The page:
Skip had surgery last Friday to remove his internal testicle (unilaterally cryptorchid), because of its higher probability of causing testicular cancer. (This issue… neutering or the removal of one testicle, is a huge one, and controversial at that. I started to delve into it as part of today’s post, but decided to wait for that discussion when life is a bit more, uh, settled. I simply don’t have it in me to be who I want to be right now if the discussion heats up. Let’s shelve talking about it for a few weeks, but get back to it soon. Promise.)
What I want to talk about today are ways to inhibit or stop dogs from causing injury to previous injuries or surgery sites by licking or nibbling. Needless to say, I started a few weeks ago in order to prepare for Skip’s surgery. I had no idea how Skip would respond, but wanted to be ready if he began to lick the site and cause problems.
I settled on getting a Bencmate inflatable collar (good reviews, good price), and so much easier on a dog than the huge, hard, and horrible “cones of shame” that used to be commonly used, like this one in the photo below:
I’ve always hated these, although they seem to be a delight to people who find their dog’s panicked response funny. Thank heavens there are more options now.
I tested out what is often called the “bagel” collar or the “donut” collar when it came–the large size seemed appropriate (Skip is 45 lbs and with a very thick neck rough) and if I snugged it up tight it looked as though it was secure. However, it hasn’t gotten a great test, because Skip is one of those dogs, bless him, who has little interest in licking the incision.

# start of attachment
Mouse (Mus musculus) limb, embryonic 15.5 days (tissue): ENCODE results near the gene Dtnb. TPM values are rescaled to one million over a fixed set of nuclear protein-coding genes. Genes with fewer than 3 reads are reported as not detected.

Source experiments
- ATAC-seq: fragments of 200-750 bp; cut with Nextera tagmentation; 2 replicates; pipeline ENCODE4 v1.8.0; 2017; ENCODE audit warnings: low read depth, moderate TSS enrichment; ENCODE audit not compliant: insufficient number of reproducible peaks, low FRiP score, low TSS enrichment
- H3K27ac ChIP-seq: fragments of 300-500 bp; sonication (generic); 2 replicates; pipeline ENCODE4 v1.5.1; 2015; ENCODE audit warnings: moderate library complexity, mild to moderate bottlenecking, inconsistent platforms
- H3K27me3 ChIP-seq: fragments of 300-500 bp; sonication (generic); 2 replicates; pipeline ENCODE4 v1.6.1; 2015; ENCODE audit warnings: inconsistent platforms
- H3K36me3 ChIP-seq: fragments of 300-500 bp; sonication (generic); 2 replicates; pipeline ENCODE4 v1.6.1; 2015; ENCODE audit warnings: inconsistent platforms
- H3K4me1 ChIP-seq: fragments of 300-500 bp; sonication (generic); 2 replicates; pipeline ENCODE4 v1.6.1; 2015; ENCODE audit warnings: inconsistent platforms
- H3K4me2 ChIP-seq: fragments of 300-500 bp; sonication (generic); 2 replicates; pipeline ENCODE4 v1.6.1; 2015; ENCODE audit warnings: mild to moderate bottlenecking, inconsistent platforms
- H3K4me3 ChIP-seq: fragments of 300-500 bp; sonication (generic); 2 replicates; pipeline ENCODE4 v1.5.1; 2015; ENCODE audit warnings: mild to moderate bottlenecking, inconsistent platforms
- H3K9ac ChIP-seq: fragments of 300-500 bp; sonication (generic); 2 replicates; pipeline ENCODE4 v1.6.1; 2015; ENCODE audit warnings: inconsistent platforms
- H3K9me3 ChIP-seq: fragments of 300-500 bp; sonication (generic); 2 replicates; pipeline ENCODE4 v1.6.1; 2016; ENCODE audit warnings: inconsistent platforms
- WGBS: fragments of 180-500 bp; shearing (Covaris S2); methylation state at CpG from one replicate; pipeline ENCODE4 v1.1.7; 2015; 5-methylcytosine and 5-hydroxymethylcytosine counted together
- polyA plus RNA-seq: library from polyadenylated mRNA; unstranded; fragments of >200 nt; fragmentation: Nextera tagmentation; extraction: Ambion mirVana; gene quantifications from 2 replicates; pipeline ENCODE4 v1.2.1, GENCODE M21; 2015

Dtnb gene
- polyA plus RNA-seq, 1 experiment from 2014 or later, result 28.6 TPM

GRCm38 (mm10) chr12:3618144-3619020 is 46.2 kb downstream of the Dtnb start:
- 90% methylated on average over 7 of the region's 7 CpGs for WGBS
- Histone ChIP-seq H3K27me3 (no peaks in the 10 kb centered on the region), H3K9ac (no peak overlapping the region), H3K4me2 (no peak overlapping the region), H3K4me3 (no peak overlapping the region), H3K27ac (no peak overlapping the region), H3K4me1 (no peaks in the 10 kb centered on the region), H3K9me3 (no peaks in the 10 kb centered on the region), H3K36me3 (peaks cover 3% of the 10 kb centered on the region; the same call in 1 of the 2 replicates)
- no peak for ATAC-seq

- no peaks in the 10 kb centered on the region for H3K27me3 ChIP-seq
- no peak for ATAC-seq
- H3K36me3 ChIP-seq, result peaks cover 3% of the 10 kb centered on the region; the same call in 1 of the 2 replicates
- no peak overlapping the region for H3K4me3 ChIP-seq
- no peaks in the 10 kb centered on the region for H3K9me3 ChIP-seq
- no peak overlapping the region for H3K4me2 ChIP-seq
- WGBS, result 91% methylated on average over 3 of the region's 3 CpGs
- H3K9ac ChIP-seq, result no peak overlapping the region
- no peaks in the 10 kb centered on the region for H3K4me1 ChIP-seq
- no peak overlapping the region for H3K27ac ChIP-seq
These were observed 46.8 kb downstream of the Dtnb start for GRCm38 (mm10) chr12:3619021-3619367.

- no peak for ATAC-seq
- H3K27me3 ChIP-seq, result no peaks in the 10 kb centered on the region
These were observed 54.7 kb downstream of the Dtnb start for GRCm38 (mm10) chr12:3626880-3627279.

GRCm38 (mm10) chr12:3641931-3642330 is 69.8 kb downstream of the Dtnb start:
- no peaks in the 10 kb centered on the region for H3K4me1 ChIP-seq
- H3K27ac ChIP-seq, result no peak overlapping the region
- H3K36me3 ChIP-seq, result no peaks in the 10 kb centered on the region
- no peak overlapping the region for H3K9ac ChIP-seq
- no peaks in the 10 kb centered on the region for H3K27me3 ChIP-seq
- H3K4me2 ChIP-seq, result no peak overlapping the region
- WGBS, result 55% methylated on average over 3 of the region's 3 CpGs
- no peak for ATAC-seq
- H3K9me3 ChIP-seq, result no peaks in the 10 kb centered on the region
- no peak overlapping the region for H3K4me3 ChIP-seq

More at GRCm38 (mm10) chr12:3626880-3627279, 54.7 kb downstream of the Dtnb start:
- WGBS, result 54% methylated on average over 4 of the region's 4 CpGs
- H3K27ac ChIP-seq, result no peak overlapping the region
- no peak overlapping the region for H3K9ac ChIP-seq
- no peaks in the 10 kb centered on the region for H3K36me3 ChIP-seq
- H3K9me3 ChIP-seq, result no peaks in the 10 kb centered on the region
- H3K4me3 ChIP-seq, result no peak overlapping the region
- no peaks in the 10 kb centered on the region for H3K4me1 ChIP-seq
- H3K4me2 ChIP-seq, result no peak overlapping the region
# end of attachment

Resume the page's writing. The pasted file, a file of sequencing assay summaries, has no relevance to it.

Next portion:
[Comment added Jan 22nd: I strongly suggest that any one looking for direction on lick prevention to read the comments. They are fascinating. Here’s a quick summary: Most importantly, there is no one magic solution. Some dogs love the E collars and use them as tools. (!) Other’s can’t move in them. Every dog is different and you have to be sure what you are using is truly effective. There are lots of cautions about dogs getting out of the kind of collar you see below, so be absolutely positive that your dog can’t get it off or get around it before trusting it. Also, lots of good words about body suits, with cautions regarding ones that created moisture and caused injury at the incision site. Bottom line is to be hyper vigilant to be sure what you are doing is safe and truly work for your dog.]
Here’s how it is being used at the moment:
I should say though, that I stayed up with him all night Friday night and Jim and I have never left his side, except when taking the sheep to their new home. He has begun to lick a few times, but each time I gently prevented it by rubbing his head and redirecting his attention. Many people don’t have that option.
There are lots of other choices, however. The best site I found for checking them out was Chewy’s section on Dog Recovery Cones. For example, there are softer cones for both dogs and cats that are far less stressful than the earlier versions. I borrowed this photo from their website, because the whole image is just too damn cute for words:
Depending on where the injury is, there are also full body suits that eliminate the need for a cone altogether. I made one myself for one of my BCs years ago, when Pippy slashed her side and required stitiches. I used a small T shirt that I “vet wrapped” up around her and it worked great. But if need be, check out the body suits, and/or the coverings designed to prevent leg licking due to allergies. They can be life savers.
And don’t forget the anti-lick sprays that are readily found on line and in pet stores. The most well known is Bitter Apple, which I’ve found to be effective for a lot of my client’s dogs, and my own in the past. However, some dogs actually seemed to like it. I gave it an unfair test just a minute ago, by putting a small piece of sardine in a bowl and coating it with spray. Maggie sniffed, turned her head, sniffed again, and ate it up. In it’s defense, an itchy incision has nothing on a piece of stinky fish, at least not to Maggie. (Pardon my fingers, I needed to get the shot fast!) There are sprays of other “flavors” out there; anyone tried any?